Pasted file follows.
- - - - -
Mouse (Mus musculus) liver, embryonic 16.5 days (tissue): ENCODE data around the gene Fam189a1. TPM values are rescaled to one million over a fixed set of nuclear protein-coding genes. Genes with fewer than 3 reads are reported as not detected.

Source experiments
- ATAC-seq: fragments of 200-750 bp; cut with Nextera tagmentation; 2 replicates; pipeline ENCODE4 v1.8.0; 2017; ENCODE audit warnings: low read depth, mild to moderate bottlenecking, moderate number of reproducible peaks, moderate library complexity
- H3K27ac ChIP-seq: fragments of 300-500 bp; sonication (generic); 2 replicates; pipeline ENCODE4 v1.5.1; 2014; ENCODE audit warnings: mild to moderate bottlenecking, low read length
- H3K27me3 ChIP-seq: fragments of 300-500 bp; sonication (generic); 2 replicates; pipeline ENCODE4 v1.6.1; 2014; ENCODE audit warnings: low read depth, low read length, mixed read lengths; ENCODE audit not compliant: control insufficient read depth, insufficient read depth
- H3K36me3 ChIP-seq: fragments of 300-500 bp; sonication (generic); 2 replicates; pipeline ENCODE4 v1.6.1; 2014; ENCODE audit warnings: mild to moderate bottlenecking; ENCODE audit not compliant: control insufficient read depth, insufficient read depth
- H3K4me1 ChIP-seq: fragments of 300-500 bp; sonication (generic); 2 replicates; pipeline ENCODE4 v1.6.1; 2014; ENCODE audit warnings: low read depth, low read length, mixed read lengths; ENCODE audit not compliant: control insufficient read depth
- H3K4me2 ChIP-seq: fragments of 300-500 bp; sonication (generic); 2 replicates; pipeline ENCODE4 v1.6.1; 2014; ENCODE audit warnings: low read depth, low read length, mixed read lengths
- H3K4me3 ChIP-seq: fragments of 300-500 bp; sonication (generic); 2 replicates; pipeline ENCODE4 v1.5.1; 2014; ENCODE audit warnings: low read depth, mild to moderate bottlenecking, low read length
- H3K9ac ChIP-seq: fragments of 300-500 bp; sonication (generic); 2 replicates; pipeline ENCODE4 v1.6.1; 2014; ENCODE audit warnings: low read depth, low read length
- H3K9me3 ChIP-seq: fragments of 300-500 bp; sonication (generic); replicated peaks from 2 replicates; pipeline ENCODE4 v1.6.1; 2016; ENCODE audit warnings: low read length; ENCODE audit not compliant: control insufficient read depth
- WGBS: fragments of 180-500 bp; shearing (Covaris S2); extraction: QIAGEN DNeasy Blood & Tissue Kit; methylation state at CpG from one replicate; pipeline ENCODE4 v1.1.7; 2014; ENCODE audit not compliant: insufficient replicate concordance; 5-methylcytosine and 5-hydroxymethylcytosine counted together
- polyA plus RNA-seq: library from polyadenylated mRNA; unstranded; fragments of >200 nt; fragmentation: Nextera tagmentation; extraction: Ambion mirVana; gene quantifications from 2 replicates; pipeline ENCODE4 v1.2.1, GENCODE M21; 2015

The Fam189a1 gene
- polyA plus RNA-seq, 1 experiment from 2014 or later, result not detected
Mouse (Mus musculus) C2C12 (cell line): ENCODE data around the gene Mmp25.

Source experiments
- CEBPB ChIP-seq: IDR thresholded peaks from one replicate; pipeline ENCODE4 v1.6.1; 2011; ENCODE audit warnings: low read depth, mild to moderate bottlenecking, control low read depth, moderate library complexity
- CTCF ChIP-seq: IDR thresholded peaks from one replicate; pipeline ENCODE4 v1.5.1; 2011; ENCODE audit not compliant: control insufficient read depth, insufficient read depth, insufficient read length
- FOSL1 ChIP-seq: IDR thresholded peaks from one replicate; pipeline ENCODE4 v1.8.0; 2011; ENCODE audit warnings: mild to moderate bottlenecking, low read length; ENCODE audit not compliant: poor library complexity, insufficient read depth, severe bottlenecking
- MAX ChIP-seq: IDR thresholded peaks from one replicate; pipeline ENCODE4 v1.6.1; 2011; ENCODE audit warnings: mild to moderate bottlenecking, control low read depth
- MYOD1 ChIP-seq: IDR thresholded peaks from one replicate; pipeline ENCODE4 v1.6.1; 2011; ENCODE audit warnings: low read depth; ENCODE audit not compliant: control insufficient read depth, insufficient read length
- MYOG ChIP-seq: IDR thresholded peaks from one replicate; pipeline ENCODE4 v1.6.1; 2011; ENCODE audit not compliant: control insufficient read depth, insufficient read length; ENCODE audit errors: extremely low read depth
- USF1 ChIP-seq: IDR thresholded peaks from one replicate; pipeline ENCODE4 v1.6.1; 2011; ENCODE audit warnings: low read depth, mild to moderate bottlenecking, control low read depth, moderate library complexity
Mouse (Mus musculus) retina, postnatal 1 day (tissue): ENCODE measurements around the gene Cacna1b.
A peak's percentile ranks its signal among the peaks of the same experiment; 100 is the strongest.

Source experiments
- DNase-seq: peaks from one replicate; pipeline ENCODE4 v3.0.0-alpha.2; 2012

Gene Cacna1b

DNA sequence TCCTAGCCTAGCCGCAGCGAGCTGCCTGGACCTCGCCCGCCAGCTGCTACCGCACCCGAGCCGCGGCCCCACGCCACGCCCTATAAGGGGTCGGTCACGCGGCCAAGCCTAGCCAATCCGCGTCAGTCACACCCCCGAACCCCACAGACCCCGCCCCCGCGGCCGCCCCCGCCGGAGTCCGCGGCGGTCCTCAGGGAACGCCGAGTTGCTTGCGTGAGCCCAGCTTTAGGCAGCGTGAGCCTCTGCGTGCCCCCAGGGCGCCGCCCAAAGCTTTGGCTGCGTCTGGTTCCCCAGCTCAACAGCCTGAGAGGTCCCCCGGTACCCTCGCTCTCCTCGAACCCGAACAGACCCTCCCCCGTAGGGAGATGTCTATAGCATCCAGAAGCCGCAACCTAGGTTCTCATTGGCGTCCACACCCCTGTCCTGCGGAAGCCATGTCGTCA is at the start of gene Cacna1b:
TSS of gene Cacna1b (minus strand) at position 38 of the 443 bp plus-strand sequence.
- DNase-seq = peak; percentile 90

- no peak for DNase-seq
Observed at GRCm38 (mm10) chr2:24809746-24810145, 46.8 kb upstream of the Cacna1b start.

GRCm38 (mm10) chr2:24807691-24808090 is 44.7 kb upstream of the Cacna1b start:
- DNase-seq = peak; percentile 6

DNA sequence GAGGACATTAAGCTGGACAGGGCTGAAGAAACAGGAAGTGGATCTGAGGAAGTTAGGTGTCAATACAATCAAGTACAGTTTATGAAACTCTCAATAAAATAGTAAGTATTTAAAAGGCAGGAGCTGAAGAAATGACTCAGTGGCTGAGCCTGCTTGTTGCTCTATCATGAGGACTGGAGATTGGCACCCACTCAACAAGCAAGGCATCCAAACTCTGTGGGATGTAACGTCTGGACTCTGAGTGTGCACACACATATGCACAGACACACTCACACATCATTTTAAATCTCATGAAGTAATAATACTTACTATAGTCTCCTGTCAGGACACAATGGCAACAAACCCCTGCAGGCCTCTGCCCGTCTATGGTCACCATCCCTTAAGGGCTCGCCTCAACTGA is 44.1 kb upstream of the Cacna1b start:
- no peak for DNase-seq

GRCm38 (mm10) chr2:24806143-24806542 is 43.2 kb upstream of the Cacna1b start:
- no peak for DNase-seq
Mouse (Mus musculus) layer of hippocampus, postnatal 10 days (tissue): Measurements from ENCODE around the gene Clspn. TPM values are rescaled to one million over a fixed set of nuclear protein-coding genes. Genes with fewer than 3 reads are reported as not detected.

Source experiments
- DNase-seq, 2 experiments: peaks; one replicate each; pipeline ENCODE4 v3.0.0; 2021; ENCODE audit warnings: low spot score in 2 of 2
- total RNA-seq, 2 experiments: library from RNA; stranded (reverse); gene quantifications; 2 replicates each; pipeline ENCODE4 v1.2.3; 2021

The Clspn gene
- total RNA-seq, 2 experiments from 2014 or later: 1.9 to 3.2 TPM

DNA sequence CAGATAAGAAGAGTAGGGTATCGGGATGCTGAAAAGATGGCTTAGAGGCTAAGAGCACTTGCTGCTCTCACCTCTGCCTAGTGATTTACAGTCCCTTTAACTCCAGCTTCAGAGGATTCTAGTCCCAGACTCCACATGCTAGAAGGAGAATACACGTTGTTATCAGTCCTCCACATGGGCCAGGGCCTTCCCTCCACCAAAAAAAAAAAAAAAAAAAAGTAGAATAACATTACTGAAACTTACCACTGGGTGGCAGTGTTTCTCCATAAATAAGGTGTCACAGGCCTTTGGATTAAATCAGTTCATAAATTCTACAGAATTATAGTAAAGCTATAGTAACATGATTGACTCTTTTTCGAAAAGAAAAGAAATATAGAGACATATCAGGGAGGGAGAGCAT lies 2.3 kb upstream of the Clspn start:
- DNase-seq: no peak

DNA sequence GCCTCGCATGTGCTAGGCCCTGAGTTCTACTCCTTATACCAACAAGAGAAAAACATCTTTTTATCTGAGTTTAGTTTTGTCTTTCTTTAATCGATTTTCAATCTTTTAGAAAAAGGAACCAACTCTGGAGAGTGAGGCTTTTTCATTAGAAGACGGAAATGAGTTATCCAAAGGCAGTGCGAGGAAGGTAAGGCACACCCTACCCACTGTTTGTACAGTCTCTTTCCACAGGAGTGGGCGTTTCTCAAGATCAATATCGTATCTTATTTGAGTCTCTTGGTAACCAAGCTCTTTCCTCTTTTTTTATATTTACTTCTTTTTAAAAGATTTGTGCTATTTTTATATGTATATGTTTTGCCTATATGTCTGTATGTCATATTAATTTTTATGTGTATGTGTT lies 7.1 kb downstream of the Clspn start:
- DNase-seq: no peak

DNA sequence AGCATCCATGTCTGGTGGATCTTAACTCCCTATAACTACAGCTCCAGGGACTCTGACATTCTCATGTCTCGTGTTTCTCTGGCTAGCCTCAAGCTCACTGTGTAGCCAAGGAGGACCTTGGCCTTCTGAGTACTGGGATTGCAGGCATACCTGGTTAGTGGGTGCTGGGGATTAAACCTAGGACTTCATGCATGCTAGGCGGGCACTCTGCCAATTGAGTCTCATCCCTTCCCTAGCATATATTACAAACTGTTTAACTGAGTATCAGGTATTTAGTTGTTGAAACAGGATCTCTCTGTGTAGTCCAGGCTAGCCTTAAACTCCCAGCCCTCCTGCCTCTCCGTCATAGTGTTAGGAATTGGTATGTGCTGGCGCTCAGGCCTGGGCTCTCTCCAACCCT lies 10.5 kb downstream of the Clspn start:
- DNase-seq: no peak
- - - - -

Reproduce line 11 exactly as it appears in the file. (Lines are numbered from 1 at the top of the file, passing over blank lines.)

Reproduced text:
- H3K9me3 ChIP-seq: fragments of 300-500 bp; sonication (generic); replicated peaks from 2 replicates; pipeline ENCODE4 v1.6.1; 2016; ENCODE audit warnings: low read length; ENCODE audit not compliant: control insufficient read depth